Horticulture number one importance for landscaping firm

What started as a childhood passion eventually bloomed into the small but successful landscaping firm, Natural Impressions.

The company was founded in 2009 by Andrew Burgess, 35, who is a graduate of the horticulture technician program at Algonquin College.

Burgess first got interested in horticulture when growing up in Renfrew, Ontario, where he lent a hand in his grandparents garden from a young age.

“I spent a lot of time helping my grandparents, in particular my grandfather, helping him plant vegetables in the garden and doing some yard work for him and such,” Burgess says.

“Growing up, being out in the country and enjoying the fresh air, I saw this as a practical career,” Burgess continues. “I watched a few of my friends take programs and either flunking out or not doing anything when they graduated, so I had to sit back and see that and think hard about what makes the most sense for me. I like being outside and I like working with my hands, so that’s why I chose this path.”

After graduating, he spent a few years working for a few landscaping firms.

“I was doing landscaping and snow removal for a couple other companies to learn the ropes for a few years after college, and then I decided to branch off on my own when I had enough confidence and experience,” Burgess says.

He went on to say what inspired him to build his own landscaping firm.

“There’s really many reasons why I decided to branch off on my own,” Burgess says. “I liked the freedom of being able to set my own schedule and all the things that come with being your own boss. Then there’s obviously the financial gain too. But yeah, those are the big reasons for wanting to be an entrepreneur.”

Natural Impressions specializes in the design, installation and maintenance of various landscapes.

Burgess says that the one thing that sets Natural Impressions apart from other companies in Ottawa is its horticultural practices.

“Most landscaping firms usually focus on either hardscaping, which would involve hardware or stone installations, or softscaping, which would be something like cutting grass. We don’t do any of that,” Burgess says. “We focus on sustainable horticultural practices.

“The vast majority of the landscaping companies might do a little gardening here and there, but hardly any of them want to plant. Horticulturalists are a dying breed, so that really sets us apart. The fact that I hire horticulturalists as often as I can, and I’m certified from Algonquin, and most people don’t have that credibility.”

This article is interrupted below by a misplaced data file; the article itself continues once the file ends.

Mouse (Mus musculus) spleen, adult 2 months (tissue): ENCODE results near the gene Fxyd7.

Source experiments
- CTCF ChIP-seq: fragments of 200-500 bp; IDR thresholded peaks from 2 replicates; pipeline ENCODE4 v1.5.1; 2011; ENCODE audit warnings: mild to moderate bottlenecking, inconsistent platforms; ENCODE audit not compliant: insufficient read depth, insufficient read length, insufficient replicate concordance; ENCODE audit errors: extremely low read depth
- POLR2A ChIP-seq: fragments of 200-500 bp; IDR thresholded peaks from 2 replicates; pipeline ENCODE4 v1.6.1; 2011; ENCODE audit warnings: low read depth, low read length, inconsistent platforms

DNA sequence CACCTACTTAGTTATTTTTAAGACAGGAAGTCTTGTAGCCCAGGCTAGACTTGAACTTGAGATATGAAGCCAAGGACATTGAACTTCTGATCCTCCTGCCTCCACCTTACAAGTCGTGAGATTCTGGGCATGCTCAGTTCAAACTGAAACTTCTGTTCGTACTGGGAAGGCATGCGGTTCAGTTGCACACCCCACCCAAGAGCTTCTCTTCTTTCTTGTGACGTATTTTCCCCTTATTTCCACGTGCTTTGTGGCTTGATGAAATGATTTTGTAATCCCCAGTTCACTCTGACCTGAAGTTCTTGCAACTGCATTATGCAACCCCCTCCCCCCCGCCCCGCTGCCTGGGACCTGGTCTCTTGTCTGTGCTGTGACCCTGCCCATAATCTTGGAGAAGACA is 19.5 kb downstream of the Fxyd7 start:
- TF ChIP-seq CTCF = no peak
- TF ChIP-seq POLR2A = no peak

Joey Briscoe, a former employee of Natural Impressions, has known Burgess since childhood, and enjoyed his time working for him.

“He was a really good boss,” Briscoe says. “We had a mutual respect for each other, and if I had to take some time to do something or if I had an appointment, he would give me the time off. We had good chemistry and we had a lot of fun.”

Briscoe describes what types of jobs he would do when employed with the firm.

“It really depended on what the clients needed,” Briscoe says. “Basically it could have been amending soil, doing cutbacks on plants, replenishing people’s lawns naturally, stuff like that.”

Briscoe’s favourite aspect of working at the firm was the hands-on work and the fresh air.

“I came from a background where a lot of people relied on me,” Briscoe says. “This way I could go to work and be outside, instead of being stuck to a computer all day, being stuck sitting in a chair and getting only artificial light. I really enjoyed being out in the open and getting lots of sun.”

Since Natural Impressions is a landscaping company, most of their work is done during the spring to fall months, and they have downtime during the winter. That does not stop Burgess from working hard.

“For myself, in the winter it’s almost all administration, advertising, marketing, stuff like that,” he says. “I’ll also be prepping my taxes for my account, job costing, maybe doing some coding.”

Burgess shows how the company has grown in the last decade.

“I prefer to keep things small and tight, so we haven’t actually grown in terms of people and numbers. However, we are still growing equipment, and are very well equipped for a small company,” Burgess says. “Overall, in terms of the equipment and the scale of the jobs, we’ve kind of ventured more into the garden world, and are strictly focusing on horticultural practices at this point.

“In terms of the future, I just want to keep growing in terms of education and certification, keeping everything consistent, and that is what we strive to work towards,” he says.

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